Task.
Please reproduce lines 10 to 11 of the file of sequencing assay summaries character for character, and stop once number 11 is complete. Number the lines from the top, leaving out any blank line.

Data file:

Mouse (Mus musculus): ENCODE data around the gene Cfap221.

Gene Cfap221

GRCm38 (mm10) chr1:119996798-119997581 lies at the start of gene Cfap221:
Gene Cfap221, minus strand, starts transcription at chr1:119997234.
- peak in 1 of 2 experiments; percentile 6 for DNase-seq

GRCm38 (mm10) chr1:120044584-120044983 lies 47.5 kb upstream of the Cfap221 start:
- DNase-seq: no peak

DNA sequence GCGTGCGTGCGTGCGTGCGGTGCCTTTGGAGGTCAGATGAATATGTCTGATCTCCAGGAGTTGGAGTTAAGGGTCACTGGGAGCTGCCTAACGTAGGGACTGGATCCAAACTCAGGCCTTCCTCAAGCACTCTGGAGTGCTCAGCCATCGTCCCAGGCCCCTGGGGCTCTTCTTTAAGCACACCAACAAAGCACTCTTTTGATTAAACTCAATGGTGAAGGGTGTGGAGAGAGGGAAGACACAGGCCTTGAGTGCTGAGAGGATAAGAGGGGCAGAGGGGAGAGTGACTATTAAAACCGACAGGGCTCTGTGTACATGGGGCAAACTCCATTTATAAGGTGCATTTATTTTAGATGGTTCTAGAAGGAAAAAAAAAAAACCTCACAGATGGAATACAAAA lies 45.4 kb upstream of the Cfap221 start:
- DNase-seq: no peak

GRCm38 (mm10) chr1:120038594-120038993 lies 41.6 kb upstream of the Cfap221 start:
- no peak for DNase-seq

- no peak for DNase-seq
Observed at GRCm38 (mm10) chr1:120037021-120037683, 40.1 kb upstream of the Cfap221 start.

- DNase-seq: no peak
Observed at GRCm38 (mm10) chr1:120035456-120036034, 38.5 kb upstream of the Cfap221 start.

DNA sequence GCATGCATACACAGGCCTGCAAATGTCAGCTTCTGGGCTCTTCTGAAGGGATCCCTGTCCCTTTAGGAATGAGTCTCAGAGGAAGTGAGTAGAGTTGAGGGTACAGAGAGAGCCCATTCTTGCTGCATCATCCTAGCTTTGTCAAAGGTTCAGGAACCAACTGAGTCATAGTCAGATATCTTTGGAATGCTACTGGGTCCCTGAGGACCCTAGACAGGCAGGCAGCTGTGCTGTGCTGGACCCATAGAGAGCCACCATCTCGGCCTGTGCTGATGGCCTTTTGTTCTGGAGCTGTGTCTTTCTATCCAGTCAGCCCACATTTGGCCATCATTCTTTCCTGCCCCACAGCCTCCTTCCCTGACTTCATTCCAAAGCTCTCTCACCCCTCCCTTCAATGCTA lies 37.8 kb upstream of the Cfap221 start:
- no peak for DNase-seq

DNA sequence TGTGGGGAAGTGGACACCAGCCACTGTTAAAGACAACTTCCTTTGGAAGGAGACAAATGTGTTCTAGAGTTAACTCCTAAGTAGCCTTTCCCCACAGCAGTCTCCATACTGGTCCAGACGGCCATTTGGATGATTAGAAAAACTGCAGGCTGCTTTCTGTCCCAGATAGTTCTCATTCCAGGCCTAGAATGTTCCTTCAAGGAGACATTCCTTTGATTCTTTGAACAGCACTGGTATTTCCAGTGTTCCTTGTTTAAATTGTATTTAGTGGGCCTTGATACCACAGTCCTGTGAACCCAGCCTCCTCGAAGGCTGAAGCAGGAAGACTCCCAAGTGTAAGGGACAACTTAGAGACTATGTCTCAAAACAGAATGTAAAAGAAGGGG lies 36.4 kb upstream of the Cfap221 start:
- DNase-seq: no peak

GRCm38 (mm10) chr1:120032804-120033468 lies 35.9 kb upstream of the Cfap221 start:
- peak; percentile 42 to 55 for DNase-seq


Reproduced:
GRCm38 (mm10) chr1:120038594-120038993 lies 41.6 kb upstream of the Cfap221 start:
- no peak for DNase-seq